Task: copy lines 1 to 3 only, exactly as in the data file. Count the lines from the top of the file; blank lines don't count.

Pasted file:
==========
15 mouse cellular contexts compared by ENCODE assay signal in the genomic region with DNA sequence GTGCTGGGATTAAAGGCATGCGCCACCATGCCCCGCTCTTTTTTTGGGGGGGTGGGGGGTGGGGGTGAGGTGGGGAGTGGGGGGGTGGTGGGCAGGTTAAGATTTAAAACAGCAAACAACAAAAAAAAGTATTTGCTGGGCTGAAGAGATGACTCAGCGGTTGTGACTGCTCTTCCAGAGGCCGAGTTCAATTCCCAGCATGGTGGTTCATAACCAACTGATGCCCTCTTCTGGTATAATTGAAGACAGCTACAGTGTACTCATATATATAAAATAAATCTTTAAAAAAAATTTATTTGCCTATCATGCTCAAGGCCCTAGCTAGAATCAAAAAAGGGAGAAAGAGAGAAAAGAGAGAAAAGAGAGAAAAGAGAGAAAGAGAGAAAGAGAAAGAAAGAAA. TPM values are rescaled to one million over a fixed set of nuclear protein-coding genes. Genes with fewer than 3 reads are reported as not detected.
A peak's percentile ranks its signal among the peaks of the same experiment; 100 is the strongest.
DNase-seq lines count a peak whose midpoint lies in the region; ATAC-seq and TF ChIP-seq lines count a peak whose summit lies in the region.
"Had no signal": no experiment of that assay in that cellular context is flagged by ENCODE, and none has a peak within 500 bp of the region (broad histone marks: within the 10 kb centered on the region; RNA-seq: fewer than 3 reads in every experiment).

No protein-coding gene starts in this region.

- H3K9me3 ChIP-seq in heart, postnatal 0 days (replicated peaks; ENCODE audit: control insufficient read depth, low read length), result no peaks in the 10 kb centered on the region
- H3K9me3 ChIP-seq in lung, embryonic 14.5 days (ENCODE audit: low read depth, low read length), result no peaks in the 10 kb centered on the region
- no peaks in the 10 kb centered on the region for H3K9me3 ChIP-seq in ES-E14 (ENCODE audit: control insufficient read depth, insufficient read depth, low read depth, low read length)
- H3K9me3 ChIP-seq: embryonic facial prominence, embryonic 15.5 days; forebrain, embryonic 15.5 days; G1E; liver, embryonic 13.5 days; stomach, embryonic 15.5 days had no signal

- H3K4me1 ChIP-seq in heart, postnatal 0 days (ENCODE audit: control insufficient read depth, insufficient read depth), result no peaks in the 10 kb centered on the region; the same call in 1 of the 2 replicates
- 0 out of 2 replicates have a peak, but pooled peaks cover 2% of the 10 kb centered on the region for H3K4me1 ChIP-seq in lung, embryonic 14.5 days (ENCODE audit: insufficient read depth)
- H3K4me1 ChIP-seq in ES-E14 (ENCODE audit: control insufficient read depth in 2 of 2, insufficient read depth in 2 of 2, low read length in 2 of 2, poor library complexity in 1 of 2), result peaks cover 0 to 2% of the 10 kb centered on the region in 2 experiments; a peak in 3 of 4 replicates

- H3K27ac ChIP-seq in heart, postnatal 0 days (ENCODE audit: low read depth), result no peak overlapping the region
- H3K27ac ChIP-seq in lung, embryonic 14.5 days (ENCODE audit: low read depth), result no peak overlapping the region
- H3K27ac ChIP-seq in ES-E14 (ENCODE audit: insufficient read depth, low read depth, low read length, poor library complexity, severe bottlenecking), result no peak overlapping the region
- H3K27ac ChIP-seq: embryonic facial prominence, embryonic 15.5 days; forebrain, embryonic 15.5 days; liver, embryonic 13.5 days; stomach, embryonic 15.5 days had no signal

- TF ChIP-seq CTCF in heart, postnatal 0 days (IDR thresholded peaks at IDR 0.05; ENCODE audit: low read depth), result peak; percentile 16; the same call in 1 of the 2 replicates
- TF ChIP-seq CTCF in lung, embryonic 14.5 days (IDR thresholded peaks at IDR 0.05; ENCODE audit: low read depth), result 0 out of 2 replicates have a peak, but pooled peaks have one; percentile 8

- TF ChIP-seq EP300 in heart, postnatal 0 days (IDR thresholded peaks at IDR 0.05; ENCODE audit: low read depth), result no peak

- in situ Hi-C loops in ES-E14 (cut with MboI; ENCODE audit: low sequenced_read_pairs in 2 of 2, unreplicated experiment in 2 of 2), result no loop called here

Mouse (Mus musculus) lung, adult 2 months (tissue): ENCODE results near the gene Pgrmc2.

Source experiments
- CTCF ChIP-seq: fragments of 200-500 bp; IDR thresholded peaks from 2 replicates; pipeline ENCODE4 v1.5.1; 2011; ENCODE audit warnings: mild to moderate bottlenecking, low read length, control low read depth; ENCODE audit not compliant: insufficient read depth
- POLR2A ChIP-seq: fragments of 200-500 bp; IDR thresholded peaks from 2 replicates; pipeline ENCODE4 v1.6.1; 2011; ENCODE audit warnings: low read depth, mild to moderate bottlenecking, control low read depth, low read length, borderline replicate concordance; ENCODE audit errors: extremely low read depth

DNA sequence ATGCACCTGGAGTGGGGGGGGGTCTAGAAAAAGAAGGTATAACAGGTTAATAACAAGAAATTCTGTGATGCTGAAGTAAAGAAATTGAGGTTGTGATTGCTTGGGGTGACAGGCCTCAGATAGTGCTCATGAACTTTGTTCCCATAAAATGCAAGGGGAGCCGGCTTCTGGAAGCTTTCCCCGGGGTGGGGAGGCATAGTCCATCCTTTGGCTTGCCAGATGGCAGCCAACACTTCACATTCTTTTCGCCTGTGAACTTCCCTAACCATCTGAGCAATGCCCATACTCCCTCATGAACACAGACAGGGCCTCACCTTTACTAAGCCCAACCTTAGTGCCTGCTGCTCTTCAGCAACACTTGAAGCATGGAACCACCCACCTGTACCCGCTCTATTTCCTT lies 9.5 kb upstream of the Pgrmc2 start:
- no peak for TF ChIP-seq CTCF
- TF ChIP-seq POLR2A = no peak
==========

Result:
15 mouse cellular contexts compared by ENCODE assay signal in the genomic region with DNA sequence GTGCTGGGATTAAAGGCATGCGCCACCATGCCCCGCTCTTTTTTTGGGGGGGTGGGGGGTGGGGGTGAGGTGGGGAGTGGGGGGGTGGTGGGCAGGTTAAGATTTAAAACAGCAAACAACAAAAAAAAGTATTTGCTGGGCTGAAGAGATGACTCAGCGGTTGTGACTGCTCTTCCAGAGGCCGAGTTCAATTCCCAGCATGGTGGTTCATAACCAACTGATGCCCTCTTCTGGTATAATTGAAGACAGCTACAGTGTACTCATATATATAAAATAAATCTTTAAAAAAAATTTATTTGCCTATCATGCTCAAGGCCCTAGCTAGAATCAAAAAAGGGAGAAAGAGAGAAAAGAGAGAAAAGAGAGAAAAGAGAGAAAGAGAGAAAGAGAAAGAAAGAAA. TPM values are rescaled to one million over a fixed set of nuclear protein-coding genes. Genes with fewer than 3 reads are reported as not detected.
A peak's percentile ranks its signal among the peaks of the same experiment; 100 is the strongest.
DNase-seq lines count a peak whose midpoint lies in the region; ATAC-seq and TF ChIP-seq lines count a peak whose summit lies in the region.